An unprecedented creative solution was found when Seattle, Washington was forced to adapt its customary New Year’s Eve celebrations due to the ongoing disruption caused by Covid-19.
The result – a collaboration between event production company, Modern Enterprises LLC, and projection mapping specialist Maxin10sity – was a revolutionary ‘sky mapping’ show that saw virtual lights, projection, and special effects superimposed on live footage of the city’s most iconic landmark, the Space Needle, and the sky above.
The concept of ‘sky mapping’ came to CEO and founder of Modern Enterprises, Terry Morgan, in a dream.
“It was so vivid and colorful that I woke my wife up to tell her all about it,” said Morgan. “Later – when Karen Olsen (chief marketing officer at the Space Needle) was telling me that they were unable to do their usual kind of event with fireworks and a large crowd – I told her about my ‘sky mapping’ dream, and she loved the idea.”
Morgan went straight to one of his regular collaborators, Maxin10sity, with a mood board and a handful of images, in the hopes that the two companies could work together once again to make his dream a reality.
“I’ve worked with Tamás Vaspöri (managing director at Maxin10sity) for years and have always been so impressed by what we were able to create together; namely the BOREALIS Festival of Light here in the US, which debuted to a wonderful crowd of over 120,000 people,” said Morgan.
Although the New Year’s Eve sky mapping show – named The Dream – had its own advantages, such as the absence of civic considerations like security, power, crowd control, and portable toilets, the team still only had two months to realize this unprecedented concept; mapping projections, lights, and special effects on the sky itself.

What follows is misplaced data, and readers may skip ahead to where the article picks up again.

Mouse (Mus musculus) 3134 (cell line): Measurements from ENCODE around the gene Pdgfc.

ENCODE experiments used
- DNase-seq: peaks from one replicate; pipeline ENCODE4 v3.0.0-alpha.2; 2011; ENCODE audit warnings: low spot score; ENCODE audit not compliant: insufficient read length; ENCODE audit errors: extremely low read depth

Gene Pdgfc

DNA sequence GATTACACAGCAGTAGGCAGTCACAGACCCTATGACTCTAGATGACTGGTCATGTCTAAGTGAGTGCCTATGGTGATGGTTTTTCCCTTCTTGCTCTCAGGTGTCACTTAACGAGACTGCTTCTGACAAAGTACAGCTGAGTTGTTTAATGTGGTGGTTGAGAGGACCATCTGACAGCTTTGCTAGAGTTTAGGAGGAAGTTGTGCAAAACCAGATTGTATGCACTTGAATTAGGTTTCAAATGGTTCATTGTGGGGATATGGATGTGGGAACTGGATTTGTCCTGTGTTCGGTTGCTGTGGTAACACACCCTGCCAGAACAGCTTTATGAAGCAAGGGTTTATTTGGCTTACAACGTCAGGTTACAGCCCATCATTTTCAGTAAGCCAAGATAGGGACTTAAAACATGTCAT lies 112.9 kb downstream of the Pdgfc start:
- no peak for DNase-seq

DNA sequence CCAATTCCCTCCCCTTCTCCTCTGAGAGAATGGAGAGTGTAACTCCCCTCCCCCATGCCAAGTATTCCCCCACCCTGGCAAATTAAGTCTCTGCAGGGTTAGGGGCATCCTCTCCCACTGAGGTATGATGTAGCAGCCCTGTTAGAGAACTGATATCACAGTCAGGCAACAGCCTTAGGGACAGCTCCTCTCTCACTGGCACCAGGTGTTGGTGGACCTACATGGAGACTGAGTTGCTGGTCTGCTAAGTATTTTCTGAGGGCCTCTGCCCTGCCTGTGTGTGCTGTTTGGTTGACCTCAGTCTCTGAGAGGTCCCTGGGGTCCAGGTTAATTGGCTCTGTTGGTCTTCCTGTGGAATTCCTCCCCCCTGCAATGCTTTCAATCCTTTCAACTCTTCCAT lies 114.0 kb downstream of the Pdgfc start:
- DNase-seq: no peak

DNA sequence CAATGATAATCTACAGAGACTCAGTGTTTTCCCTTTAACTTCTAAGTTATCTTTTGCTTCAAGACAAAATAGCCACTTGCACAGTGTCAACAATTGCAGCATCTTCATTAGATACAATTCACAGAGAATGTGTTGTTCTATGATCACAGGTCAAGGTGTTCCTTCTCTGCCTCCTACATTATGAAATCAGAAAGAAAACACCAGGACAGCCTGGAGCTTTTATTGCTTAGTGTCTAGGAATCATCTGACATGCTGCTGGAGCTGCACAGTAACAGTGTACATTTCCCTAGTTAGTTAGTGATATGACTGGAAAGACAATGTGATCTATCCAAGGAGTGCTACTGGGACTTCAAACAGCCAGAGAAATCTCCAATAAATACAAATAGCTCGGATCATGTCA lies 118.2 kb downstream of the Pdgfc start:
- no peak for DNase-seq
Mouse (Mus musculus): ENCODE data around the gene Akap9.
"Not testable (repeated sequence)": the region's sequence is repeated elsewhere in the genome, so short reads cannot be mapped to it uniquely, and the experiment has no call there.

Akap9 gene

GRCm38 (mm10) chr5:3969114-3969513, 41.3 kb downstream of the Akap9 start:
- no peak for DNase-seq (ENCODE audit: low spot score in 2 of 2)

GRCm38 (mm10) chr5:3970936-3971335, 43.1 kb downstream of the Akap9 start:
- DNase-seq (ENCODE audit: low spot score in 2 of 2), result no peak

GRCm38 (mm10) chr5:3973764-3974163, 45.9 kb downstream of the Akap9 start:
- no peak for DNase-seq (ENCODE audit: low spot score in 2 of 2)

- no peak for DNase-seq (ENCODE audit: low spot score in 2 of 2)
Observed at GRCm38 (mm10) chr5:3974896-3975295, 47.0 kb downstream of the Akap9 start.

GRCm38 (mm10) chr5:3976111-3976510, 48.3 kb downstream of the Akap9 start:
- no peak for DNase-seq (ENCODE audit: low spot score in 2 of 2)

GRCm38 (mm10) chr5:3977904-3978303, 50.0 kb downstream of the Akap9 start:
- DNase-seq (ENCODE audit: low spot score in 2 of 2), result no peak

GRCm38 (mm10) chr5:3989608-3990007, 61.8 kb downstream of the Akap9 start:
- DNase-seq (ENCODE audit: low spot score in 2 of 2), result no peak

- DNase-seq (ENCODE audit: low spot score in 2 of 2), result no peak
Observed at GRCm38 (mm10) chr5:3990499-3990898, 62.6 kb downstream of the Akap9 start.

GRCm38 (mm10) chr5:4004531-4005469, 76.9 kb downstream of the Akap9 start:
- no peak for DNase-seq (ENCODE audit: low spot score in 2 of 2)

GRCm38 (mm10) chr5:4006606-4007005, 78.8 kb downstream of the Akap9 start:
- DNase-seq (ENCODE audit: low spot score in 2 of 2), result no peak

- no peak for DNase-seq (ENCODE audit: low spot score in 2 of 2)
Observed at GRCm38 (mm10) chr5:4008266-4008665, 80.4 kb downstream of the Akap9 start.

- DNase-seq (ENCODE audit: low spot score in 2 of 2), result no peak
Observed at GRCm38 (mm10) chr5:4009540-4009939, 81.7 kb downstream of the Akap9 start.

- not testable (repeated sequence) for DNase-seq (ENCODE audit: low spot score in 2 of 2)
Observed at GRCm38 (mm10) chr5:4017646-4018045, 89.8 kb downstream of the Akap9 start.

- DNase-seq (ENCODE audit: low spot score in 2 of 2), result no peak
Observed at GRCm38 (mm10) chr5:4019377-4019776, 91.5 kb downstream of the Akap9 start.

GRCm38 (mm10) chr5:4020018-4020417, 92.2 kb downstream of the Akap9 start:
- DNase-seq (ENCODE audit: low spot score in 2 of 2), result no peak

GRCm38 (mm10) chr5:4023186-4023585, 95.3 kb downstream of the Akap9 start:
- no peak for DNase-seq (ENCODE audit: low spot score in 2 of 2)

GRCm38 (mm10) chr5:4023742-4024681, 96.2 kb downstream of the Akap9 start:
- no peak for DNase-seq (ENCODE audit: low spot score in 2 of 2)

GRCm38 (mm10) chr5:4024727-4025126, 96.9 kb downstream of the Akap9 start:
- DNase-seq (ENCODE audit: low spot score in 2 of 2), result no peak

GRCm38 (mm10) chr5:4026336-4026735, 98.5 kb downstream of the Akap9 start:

“There are challenges in all productions but, because this show is something new, we had to be very prepared and think through everything twice,” said Vaspöri. “We had to work a bit more on the storyboard but, when it was done and approved by the client, we could move on as normal from an animation / production point of view.”
He continued: “The fact that it was going to be a virtual show for broadcast actually gave us much more freedom. We wanted to do something that would blur the lines between the virtual and the real, to the point where people might not be able to decide which was which. We spoke with Terry a lot about his dream; always keeping in mind what would look best on screen and how we could draw the audience in and give them a real ‘wow’ factor.”
The show itself was to be a combination of subtle key lighting effects and more bombastic, almost surreal, moving images. All of this had to be created side by side to ensure that the illusory visuals were as convincing as Vaspöri had envisioned them.
Another key aspect of The Dream was the accompanying music, which was provided by Daniel Sadowski; a specialist in creating soundtracks for movie trailers and video games.
“The music is a very important part of the production,” said Vaspöri. “It is one of the key things that inspires our artists. We worked together with Global Illumination on the whole production, who we have worked with a few times in the past. The whole process was as smooth as always.”
The camera shots for the show were filmed in advance using three 4K cameras shooting from three locations simultaneously. The entire sequence was run through twice to generate six different shot perspectives, which could then be intercut with some vertical and interior footage of the building.
“Despite how it appears, no drones were necessary,” said Morgan. “All we needed were good cameras and good people to operate them.”
The entire show was pre-recorded and broadcast ‘as-live’ from KING TV studios in Seattle, before being streamed worldwide. According to a spokesperson from the Space Needle, the show amassed more than 1 million streaming views and over 1 billion online impressions in the first 24 hours alone.
“There are a lot of challenges when you’re doing something that has never been done before,” said Morgan. “With the great support team of Maxin10sity, the Space Needle, KING 5 TV, and T-Mobile, we have moved mountains in a very short time to create a spectacular virtual New Year’s Eve event like no one has ever seen before.”
Could this type of presentation be taken one step further, into the real world? Maxin10sity’s Tamás Vaspöri thinks so.
“The beam lights and the mapping effects on the structure could be made today, no problem,” he said. “We could project onto special mesh screens so the audience could see holographic effects and (with enough projector brightness) even project onto the clouds above. With this in mind, I would say real-life sky mapping is not too far away; it’s just a question of the technology. Technology and time.”